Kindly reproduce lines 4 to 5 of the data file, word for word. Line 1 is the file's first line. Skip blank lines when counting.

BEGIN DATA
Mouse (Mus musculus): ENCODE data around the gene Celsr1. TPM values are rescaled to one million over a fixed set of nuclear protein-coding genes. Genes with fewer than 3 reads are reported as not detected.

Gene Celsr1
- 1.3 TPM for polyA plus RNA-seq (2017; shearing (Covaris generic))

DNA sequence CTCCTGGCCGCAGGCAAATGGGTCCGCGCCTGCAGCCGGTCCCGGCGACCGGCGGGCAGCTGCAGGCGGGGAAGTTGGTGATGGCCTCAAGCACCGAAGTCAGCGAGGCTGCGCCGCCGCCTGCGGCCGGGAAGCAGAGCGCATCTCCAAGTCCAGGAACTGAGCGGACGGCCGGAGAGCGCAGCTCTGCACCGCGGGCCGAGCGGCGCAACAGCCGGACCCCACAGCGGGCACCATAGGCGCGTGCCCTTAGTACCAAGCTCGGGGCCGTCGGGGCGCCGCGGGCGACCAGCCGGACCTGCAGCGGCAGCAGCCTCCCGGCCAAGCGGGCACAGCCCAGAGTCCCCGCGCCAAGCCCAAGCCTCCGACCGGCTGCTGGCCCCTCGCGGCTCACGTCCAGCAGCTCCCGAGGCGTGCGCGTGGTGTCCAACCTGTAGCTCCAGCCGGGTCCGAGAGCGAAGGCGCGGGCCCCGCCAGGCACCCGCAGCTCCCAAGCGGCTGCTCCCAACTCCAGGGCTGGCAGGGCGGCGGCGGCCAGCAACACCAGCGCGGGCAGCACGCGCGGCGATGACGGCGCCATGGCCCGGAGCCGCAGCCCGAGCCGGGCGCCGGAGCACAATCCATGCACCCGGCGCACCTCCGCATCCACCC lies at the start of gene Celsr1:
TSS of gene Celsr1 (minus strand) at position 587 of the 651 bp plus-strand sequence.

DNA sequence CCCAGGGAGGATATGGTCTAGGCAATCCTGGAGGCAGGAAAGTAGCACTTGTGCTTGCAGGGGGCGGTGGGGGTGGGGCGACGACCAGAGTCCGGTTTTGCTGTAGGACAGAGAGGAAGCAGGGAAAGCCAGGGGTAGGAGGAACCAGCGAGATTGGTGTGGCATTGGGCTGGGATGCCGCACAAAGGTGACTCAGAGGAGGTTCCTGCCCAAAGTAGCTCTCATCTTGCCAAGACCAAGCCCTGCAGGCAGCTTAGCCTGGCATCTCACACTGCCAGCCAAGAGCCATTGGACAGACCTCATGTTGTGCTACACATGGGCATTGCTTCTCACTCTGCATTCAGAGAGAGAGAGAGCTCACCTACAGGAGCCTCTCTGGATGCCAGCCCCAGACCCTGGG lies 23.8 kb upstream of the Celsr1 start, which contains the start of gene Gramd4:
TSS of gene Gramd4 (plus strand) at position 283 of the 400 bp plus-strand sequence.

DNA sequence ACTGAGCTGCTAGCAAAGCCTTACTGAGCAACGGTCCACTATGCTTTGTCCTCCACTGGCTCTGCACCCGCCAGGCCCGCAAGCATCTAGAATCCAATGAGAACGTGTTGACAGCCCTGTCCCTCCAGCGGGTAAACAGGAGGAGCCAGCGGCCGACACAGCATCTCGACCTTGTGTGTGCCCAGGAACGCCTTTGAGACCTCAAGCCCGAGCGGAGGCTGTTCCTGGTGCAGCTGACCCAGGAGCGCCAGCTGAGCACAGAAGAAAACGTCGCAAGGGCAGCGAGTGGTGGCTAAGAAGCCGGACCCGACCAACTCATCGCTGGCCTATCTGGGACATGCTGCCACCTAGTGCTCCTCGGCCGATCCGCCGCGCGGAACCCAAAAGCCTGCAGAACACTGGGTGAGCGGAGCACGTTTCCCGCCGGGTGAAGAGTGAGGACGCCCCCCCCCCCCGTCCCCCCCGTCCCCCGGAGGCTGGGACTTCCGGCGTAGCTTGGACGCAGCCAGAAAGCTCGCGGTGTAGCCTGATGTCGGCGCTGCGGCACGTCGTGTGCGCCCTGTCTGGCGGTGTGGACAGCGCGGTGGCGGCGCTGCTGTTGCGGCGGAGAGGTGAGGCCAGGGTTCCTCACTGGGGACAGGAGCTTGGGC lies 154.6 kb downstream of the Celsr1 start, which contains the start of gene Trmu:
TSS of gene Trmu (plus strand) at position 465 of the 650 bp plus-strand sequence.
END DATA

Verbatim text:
DNA sequence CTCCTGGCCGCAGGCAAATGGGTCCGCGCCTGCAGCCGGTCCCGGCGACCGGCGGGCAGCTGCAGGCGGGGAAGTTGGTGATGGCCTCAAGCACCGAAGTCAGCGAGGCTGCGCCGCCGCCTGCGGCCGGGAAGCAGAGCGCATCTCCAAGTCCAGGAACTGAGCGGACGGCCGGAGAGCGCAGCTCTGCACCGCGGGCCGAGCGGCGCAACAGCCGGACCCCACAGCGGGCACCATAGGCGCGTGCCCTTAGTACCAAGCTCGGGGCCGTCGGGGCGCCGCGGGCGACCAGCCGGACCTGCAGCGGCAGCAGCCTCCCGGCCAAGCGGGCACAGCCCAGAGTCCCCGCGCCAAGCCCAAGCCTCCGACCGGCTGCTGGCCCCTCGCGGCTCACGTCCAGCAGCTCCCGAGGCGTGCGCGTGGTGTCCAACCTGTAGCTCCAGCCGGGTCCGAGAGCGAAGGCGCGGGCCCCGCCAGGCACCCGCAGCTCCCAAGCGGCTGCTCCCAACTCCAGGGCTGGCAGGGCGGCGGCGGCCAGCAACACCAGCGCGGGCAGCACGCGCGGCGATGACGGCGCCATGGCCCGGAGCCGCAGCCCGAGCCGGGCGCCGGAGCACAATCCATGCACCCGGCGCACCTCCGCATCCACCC lies at the start of gene Celsr1:
TSS of gene Celsr1 (minus strand) at position 587 of the 651 bp plus-strand sequence.